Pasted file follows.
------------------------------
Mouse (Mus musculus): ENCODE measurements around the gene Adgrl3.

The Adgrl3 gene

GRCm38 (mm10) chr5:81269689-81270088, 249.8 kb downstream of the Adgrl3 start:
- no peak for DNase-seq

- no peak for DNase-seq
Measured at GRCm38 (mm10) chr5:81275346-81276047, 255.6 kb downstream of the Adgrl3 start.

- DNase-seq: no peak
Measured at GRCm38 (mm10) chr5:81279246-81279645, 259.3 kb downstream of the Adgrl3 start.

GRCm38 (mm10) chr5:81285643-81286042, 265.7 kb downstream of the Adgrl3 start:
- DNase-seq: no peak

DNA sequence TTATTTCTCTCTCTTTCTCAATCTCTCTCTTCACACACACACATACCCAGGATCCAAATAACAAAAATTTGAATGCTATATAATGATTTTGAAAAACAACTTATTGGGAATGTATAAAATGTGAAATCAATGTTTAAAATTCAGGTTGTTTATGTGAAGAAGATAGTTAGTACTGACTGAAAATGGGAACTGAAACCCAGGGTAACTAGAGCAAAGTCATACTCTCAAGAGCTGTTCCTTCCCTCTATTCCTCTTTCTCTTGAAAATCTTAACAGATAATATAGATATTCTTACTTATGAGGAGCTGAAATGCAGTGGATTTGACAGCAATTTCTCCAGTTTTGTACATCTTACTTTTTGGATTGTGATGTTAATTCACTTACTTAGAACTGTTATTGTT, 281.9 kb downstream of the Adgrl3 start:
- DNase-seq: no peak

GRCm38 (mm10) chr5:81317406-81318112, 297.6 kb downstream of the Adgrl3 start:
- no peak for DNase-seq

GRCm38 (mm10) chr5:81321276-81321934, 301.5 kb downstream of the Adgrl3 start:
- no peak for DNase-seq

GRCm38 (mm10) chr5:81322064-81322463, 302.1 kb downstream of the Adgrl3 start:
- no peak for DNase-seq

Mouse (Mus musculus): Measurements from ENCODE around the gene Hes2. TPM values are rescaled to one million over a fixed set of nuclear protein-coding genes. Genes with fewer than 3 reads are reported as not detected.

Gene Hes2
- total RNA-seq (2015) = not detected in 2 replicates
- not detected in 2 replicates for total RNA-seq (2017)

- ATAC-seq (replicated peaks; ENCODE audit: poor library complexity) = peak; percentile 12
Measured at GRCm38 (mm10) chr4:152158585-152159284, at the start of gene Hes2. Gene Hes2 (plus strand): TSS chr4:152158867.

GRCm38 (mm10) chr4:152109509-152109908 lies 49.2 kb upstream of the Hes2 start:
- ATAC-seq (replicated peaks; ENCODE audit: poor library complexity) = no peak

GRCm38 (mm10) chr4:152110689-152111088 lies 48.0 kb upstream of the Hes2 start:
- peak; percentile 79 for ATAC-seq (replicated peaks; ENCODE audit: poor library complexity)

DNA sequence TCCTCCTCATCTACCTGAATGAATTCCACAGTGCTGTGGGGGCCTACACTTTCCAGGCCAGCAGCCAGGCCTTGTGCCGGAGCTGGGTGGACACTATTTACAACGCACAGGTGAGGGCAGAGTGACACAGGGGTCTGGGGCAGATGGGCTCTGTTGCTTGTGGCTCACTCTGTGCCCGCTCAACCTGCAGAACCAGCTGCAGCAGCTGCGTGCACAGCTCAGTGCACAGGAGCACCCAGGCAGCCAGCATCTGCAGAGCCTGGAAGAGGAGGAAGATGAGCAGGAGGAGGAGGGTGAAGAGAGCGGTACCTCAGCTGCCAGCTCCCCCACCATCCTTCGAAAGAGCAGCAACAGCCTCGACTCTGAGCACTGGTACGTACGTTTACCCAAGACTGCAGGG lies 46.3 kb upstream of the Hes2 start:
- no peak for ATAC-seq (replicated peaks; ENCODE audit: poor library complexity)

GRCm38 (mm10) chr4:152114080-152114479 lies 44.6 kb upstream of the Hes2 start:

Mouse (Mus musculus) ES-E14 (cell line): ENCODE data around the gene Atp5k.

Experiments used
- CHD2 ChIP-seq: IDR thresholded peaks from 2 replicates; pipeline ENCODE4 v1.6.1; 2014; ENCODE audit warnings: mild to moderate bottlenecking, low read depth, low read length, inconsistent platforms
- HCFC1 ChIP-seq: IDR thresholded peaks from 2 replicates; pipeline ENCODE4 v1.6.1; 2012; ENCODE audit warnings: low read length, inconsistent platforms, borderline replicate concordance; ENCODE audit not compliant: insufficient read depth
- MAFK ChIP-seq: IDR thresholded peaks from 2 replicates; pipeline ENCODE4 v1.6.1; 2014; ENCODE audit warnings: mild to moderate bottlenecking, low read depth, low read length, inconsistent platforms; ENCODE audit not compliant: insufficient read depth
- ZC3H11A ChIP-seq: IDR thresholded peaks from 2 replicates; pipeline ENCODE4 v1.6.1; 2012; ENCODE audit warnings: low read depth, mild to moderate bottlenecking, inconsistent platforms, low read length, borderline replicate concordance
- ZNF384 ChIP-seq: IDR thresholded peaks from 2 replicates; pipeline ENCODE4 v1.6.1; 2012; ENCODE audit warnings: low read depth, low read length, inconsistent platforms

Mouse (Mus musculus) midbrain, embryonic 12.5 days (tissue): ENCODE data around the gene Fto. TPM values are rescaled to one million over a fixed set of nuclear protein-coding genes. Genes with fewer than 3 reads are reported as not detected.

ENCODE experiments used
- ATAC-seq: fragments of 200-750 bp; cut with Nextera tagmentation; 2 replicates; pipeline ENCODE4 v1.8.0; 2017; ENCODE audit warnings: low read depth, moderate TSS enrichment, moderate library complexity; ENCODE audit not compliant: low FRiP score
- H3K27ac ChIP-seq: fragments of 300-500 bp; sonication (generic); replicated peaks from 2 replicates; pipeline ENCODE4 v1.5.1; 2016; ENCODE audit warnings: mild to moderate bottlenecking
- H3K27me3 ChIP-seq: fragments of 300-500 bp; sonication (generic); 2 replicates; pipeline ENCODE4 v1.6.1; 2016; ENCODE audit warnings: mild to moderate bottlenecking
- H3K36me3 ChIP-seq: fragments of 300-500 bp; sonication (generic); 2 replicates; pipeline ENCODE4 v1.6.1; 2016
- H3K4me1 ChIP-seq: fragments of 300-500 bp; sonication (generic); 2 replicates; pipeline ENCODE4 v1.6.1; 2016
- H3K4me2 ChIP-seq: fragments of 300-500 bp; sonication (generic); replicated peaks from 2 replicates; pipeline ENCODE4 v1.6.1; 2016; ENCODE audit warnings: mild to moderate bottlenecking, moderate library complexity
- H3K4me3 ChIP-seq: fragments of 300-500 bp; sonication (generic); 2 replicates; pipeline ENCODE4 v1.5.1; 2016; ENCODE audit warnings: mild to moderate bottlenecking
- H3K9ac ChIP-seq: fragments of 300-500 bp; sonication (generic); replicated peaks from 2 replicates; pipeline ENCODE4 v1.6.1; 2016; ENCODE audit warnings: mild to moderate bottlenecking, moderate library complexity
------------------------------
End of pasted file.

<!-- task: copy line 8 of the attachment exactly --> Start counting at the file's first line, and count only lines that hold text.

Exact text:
Measured at GRCm38 (mm10) chr5:81279246-81279645, 259.3 kb downstream of the Adgrl3 start.